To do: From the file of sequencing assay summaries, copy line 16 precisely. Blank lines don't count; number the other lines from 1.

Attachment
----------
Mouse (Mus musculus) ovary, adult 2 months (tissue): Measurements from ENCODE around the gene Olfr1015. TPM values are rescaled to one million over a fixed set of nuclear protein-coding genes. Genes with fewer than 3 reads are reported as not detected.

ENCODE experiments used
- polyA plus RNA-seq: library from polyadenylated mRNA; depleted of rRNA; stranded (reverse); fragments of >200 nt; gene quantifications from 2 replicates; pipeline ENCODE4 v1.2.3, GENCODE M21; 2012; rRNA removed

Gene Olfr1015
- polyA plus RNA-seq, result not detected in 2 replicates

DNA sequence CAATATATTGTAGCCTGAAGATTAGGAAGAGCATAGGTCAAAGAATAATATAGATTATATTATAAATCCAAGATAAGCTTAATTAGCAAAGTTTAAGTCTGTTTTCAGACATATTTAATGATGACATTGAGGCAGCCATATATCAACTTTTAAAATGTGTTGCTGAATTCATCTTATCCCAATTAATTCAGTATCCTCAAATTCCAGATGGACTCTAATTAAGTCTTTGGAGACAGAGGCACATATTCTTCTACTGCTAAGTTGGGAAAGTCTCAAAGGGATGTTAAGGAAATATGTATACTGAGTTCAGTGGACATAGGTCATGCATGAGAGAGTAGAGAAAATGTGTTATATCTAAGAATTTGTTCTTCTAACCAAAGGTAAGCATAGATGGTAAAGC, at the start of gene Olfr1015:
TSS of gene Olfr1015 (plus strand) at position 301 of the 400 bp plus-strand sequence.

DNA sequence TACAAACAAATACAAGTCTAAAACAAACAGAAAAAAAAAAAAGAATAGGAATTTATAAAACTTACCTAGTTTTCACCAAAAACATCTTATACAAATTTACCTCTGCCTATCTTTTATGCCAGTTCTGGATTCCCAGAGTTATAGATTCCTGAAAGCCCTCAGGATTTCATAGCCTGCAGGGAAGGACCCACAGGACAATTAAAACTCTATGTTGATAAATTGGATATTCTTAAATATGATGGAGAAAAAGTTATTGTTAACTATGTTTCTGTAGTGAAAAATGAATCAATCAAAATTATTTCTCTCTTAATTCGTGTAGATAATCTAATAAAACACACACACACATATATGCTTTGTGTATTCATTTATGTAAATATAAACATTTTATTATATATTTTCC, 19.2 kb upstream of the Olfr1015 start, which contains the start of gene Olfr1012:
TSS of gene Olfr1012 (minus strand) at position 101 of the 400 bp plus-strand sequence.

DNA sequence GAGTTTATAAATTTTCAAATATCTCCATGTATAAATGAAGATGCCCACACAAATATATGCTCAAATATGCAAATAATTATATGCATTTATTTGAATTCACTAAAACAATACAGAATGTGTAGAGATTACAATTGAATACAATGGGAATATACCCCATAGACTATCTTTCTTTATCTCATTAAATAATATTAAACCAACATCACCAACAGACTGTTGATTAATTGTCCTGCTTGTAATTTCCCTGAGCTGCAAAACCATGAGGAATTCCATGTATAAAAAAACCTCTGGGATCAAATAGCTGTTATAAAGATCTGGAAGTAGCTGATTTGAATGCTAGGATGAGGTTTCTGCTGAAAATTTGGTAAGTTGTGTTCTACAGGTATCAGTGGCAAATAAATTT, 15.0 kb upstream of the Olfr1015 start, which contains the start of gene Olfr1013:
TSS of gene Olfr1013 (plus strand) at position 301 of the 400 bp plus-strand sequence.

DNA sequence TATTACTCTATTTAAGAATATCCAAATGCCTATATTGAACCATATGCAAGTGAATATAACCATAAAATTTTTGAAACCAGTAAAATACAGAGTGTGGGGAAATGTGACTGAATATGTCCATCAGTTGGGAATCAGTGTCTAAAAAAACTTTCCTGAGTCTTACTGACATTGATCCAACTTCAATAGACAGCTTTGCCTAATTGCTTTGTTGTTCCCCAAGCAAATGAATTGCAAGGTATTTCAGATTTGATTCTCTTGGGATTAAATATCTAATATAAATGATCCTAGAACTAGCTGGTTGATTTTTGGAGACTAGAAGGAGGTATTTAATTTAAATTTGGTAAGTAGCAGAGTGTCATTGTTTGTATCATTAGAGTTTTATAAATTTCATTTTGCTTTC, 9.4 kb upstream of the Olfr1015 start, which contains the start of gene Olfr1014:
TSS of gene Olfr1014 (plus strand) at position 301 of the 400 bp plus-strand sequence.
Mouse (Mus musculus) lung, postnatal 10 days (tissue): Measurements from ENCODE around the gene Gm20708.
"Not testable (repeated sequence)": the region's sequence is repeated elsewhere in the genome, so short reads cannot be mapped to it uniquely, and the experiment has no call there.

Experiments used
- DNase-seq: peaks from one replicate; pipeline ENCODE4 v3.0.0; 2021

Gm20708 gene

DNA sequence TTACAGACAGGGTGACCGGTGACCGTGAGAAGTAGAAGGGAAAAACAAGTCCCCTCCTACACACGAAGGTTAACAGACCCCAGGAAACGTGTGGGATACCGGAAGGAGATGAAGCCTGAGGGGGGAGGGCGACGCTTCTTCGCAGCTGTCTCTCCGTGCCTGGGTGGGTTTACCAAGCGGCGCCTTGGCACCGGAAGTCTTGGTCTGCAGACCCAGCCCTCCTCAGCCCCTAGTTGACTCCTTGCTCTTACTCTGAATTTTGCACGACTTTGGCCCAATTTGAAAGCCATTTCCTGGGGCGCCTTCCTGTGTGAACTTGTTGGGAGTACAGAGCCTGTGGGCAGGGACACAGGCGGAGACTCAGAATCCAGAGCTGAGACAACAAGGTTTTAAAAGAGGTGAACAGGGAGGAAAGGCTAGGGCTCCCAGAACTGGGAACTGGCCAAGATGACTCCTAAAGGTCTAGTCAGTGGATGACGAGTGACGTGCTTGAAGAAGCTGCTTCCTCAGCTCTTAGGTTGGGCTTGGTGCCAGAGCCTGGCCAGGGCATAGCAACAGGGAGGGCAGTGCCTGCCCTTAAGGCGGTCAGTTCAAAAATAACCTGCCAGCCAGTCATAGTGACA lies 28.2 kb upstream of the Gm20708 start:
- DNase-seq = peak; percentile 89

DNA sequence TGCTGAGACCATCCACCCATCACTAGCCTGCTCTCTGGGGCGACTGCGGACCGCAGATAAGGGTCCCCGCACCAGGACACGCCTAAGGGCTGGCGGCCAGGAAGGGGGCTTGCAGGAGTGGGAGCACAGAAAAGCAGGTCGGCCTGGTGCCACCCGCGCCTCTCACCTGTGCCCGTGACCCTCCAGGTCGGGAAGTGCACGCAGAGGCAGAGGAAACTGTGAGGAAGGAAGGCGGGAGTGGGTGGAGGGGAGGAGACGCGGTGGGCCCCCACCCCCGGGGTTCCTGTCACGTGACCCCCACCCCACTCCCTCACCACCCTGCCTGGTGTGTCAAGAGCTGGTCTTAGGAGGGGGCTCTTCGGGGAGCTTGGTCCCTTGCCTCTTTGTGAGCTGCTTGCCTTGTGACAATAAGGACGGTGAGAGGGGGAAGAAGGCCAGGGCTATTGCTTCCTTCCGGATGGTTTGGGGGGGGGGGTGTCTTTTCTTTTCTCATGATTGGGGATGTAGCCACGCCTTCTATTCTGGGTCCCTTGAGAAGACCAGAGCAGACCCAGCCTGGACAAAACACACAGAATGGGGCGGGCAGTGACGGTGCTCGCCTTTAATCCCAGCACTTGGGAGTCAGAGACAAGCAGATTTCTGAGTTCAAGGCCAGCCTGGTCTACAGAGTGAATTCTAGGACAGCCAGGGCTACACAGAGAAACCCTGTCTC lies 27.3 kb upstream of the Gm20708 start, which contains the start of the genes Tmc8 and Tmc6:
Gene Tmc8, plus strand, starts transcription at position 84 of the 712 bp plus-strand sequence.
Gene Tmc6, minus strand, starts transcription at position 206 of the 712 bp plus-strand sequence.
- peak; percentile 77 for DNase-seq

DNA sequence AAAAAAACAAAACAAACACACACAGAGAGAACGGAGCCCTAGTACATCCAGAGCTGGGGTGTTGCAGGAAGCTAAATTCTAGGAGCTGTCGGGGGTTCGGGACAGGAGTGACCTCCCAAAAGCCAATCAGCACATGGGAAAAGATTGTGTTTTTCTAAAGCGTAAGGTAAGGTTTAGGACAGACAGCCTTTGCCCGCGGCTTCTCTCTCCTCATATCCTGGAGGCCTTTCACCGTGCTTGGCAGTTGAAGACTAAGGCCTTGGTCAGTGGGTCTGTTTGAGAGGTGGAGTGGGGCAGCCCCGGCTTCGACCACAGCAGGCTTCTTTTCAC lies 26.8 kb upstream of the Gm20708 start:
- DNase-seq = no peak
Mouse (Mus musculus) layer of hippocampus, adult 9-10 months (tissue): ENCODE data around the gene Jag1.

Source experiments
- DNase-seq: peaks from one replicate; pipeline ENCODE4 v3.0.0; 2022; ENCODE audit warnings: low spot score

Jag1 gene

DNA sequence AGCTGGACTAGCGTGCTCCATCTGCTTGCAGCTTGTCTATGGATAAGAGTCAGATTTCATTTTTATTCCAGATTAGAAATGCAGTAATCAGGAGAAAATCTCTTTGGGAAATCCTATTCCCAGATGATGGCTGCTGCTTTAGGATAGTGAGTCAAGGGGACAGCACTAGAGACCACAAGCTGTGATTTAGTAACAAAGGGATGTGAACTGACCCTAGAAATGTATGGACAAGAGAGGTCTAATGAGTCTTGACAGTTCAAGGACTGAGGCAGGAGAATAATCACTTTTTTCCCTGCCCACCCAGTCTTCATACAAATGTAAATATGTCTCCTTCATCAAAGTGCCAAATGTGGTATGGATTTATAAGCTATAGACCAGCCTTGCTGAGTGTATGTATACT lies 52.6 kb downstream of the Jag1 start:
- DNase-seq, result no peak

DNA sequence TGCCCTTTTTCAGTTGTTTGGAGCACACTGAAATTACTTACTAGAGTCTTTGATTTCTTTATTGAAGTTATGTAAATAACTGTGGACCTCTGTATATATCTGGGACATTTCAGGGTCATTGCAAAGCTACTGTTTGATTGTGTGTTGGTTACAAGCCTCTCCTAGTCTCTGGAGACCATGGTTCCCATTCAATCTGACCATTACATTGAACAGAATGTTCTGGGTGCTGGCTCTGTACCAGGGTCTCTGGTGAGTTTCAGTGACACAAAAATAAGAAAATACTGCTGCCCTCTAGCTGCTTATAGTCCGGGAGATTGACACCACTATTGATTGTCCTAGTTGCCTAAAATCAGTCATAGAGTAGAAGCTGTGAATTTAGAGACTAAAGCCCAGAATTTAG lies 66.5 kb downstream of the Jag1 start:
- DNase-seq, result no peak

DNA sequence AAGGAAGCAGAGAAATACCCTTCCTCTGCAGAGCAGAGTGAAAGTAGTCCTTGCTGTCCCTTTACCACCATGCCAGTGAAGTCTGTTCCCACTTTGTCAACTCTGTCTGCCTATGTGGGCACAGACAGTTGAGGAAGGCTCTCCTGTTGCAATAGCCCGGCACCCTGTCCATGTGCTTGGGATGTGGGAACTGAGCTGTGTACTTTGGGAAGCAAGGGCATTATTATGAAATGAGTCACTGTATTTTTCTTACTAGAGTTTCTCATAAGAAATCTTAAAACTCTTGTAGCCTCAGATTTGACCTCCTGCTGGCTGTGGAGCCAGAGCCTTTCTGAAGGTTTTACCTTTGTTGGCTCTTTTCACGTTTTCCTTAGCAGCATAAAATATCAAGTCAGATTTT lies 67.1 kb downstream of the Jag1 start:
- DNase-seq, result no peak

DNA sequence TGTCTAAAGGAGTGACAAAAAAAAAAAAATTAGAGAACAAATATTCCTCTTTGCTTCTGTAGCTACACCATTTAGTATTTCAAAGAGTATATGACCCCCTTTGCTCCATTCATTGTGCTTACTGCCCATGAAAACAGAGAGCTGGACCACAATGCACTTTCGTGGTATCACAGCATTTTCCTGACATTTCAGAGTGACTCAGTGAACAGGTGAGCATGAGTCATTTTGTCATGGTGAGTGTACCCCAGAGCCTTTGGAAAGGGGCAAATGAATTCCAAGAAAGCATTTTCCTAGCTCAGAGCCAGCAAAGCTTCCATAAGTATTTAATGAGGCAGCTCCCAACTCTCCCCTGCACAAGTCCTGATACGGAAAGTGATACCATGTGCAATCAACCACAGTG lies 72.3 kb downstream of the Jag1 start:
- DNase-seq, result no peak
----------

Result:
Experiments used